Why Political Reform Matters in California
In the post-Nixon era of the 1970s, a series of revelations from the Watergate commission created the environment for political reform nationwide and especially so in California. Proposition 9, or The Political Reform Act was passed as a ballot measure by California voters in 1974 and set a precedent for future good governance proposals statewide. It’s worth analyzing what political reform activities have achieved in California and to understand how this can be relevant for our state’s future policy decisions and legislative actions.
The main set of changes that Proposition 9 initiated are:
Creation of new spending limits for candidates in statewide elections and statewide ballot committees (subsequently overturned by the Supreme Court in Buckley v. Valeo in 1976)
Restriction on lobbyist gift-giving and a requirement that all lobbyists register and disclose their lobbying expenses, while prohibiting them from donating to candidates
Development of conflict of interest laws while mandating that state and local agencies develop rules to mitigate any impropriety in the leadership of decision-making agencies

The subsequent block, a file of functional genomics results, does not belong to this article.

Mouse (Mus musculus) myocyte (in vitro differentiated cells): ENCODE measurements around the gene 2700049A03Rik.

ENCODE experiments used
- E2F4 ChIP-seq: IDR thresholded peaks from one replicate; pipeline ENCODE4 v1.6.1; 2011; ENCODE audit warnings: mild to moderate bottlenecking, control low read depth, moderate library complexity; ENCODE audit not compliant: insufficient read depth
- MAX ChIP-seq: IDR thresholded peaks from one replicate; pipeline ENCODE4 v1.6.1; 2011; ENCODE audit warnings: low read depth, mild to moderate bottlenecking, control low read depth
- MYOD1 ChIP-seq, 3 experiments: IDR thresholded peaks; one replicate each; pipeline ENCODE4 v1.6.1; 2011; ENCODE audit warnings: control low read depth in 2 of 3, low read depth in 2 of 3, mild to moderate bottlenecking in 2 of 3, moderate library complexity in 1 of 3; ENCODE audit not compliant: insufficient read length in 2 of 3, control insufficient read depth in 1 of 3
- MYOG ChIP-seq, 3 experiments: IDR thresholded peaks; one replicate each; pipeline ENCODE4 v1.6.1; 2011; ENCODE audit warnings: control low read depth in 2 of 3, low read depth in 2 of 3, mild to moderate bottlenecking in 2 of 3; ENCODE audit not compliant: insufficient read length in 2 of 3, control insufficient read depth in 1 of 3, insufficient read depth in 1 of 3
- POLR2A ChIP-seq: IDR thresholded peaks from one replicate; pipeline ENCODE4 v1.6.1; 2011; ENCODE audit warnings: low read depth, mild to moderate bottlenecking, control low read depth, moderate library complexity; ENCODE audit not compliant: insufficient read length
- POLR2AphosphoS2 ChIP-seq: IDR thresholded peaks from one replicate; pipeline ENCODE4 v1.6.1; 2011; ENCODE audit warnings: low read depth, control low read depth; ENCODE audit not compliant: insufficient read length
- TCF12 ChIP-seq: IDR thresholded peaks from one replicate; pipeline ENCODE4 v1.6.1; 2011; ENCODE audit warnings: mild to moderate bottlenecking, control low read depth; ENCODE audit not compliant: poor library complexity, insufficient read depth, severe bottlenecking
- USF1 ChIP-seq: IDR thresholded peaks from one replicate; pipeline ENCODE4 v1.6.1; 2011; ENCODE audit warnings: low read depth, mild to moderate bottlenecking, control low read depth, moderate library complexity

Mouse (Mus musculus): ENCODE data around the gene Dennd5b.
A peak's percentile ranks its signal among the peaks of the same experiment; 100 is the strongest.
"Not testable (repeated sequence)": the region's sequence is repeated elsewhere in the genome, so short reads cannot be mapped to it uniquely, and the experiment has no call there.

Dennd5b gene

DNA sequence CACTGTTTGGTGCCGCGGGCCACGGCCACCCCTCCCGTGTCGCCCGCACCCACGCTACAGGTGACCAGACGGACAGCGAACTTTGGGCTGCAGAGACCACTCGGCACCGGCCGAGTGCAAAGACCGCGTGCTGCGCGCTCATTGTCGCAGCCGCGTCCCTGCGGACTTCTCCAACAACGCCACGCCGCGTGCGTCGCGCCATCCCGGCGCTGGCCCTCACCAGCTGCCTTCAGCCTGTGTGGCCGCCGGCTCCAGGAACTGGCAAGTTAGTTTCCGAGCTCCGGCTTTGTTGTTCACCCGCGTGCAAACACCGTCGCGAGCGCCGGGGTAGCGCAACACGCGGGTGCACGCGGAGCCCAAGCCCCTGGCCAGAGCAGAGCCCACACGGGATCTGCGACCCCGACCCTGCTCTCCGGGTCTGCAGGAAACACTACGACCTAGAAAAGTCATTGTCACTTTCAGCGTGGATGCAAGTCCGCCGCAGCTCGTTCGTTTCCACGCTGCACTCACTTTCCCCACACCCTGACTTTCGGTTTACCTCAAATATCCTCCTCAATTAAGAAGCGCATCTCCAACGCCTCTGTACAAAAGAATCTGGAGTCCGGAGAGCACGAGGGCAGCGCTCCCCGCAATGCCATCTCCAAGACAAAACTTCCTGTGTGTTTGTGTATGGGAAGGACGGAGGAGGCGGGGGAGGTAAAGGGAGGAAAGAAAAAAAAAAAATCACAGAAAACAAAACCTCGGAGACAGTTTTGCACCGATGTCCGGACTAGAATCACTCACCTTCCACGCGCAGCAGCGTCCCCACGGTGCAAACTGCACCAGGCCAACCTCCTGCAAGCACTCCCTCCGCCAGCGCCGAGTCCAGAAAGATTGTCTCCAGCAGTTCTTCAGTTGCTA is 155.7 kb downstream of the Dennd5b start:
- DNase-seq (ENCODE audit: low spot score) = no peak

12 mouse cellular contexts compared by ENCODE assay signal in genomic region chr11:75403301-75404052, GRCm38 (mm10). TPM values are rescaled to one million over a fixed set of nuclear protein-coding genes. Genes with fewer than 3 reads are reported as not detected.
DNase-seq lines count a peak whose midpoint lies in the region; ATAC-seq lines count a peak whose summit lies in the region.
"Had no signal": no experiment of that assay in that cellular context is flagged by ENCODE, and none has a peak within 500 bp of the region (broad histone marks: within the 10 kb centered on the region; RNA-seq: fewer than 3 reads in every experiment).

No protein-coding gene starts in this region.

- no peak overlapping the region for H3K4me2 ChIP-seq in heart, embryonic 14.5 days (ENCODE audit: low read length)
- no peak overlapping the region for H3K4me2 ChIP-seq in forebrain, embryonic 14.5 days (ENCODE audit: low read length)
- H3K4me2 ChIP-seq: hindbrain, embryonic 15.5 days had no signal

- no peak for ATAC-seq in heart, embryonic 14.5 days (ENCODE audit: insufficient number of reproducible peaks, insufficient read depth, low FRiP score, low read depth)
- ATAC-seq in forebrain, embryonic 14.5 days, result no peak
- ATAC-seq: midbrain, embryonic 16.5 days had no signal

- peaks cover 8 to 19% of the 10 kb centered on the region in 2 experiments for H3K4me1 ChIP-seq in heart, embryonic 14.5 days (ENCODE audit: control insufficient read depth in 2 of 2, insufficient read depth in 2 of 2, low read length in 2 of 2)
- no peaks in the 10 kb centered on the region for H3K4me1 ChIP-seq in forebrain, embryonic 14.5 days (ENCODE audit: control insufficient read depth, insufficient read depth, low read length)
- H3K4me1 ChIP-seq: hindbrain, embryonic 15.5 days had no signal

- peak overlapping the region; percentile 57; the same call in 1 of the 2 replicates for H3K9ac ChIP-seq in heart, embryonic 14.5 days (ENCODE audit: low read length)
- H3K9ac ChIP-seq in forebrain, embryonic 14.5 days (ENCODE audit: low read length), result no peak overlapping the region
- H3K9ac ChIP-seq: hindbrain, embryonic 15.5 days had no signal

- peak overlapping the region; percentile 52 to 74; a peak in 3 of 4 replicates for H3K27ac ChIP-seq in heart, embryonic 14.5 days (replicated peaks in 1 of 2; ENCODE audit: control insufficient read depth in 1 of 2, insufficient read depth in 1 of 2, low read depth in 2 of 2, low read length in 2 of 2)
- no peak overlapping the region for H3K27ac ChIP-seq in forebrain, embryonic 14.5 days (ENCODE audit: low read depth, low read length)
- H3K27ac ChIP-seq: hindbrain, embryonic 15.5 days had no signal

Banning of anonymous contributions above $100
Imposing rules to reduce incumbent advantage in elections
Establishment of a compliance body in the Fair Political Practices Commission
These changes to the political landscape were envisioned to help curb the influence of concentrated wealth on elected officials and in theory, lead the way to better, more responsive policies.
Stemming the influence of money on politics is an important aspect to reduce corruption and to let ideas compete with each other on their merits. As we move forward into a future that is rapidly changing, we need a government that can be nimble and responsive to these new challenges. Political reform above and beyond what Proposition 9 envisioned will be necessary again as we move forward and new sources of campaigning, influence peddling, and dark money pools start to impact our political process.